DELETE THAT S*** ASAP

From where I stand, despite you look a good coder, you're RETARDED!
Uh...You look a good agitated?

Quote
You just posted MASM32 code for a virus, do you at least have a clue on what you're doing?! Or trolling is more important to you?!
So it would be bad if something on the internet was posted some where else on the internet?

Anyway don't get your panties in a bunch there grandma.

This isn't a virus.   Just the payload.  This is, essentially no different than the script that was posted kokjo yesterday.

Or didn't your l33t security sk1lz tell you that.


I'm rather good with Linux.  If you're having problems with your mining rig I'll help you out remotely for 0.05.  You can also propose a flat-rate for some particular task.  PM me for details.
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July 07, 2011, 03:13:16 PM
 #46

Yeah... I already come across 5 variants (normally just with user/pass replaced) of that ftp stealer. Why not make it easier and publish it everywhere?
Coders normally wage enough to not need to steal, script kiddies however doesn't and will thank you a lot for your effort.

This isn't even about "security through obscurity or clarity" this is just making their life easier.

I see most of those to pretend to be security experts to be nothing but dumb brats; security isn't about making an attack impossible, because that's also impossible to achieve. Security is about make the attackers' life as hard as we can and keep vigilante.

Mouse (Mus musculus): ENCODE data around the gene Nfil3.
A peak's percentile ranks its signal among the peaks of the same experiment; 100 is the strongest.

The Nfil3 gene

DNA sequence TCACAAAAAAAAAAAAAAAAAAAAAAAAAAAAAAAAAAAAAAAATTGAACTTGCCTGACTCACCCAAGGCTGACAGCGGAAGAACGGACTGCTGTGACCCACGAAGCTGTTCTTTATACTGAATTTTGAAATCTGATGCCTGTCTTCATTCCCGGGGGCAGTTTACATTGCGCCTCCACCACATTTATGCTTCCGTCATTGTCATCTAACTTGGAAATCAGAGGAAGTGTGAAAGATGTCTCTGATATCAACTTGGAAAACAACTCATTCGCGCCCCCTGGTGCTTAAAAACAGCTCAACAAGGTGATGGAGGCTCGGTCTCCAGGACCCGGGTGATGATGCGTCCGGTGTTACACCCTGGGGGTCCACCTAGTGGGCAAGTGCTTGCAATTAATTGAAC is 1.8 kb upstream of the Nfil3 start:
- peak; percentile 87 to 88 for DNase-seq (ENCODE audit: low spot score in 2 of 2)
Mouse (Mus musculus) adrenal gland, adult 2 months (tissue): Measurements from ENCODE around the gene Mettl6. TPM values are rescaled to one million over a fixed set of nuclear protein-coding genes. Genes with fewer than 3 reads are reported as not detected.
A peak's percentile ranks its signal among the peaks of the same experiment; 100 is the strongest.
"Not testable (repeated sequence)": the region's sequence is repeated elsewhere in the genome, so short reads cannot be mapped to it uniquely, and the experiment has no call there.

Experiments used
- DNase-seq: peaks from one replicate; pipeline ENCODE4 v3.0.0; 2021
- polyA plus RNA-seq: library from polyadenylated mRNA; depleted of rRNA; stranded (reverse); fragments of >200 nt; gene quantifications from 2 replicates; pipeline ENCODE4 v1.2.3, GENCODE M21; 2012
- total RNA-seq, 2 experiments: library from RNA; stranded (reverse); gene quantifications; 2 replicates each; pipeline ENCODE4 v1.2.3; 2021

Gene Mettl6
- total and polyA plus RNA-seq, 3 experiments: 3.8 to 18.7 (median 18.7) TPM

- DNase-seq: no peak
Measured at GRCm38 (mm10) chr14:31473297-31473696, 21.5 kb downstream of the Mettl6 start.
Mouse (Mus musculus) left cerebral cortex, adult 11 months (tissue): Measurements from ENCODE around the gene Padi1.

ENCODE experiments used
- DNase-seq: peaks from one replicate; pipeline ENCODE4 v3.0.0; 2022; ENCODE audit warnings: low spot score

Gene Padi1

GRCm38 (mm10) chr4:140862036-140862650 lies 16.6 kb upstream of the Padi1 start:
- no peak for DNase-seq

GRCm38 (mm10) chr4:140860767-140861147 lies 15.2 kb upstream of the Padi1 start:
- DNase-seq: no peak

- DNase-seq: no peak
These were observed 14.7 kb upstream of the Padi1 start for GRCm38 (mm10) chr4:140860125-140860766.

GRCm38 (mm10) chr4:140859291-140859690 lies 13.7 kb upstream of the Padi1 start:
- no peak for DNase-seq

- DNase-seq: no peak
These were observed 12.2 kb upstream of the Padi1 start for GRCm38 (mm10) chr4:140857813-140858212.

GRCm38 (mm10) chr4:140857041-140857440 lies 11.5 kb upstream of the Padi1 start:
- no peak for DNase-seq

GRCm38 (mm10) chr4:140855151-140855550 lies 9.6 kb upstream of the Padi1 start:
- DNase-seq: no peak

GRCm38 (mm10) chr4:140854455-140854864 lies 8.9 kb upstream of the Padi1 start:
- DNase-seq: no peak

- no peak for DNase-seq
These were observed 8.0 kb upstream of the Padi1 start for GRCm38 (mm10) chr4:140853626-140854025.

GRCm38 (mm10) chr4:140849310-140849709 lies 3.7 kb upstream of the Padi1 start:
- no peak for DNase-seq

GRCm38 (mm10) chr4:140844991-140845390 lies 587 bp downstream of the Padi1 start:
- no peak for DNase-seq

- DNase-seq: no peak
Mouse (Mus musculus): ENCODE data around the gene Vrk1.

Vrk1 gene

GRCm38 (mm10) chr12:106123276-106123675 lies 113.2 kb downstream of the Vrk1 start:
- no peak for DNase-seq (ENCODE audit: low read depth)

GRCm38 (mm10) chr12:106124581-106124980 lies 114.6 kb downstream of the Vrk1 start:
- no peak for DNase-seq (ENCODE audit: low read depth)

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July 07, 2011, 03:25:34 PM
 #47

Yeah... I already come across 5 variants (normally just with user/pass replaced) of that ftp stealer. Why not make it easier and publish it everywhere?

In other words I *thought* you wrote this yourself but now that I googled it I see you didn't...and I forgot to admit that it isn't a Virus.

Quote
Coders normally wage enough to not need to steal, script kiddies however doesn't and will thank you a lot for your effort.

Ok, in case you haven't heard of it I'd like you to introduce to you Google.   It's this idea that the Internet should have some relatively centralized way of finding things.  Essentially it means that if it's in one place...it's everywhere.

Quote
This isn't even about "security through obscurity or clarity" this is just making their life easier.

Yes, I have now enabled those hackers who have access to the Bitcoin forum but not access to Google.   Do you really see that as a large group?

Quote
I see most of those to pretend to be security experts to be nothing but dumb brats;

Not sure to whom you are referring but I've actually explicitly stated that I'm not an expert.  I'm a professional.   IT Security is simply part of my job.

Quote
security isn't about making an attack impossible, because that's also impossible to achieve.

Equivocation.   "an attack" is not the same as "any attack".   Obviously it is possible to remove some attack vectors.

I'm rather good with Linux.  If you're having problems with your mining rig I'll help you out remotely for 0.05.  You can also propose a flat-rate for some particular task.  PM me for details.
BCEmporium
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July 07, 2011, 03:30:58 PM
 #48

I didn't run your code or even googled it, just read the claims and it seams you were improving it to scan the hard-drive for any position where the wallet may be. Sorry if you didn't, anyway there's always a good reason to not re-publish it.

Removing attack vectors == make the attacker's life harder.

Moving the wallet already removes one attack vector; its sitting duck place.

Encrypt it, as you suggest earlier, removes another; be able to easily open it.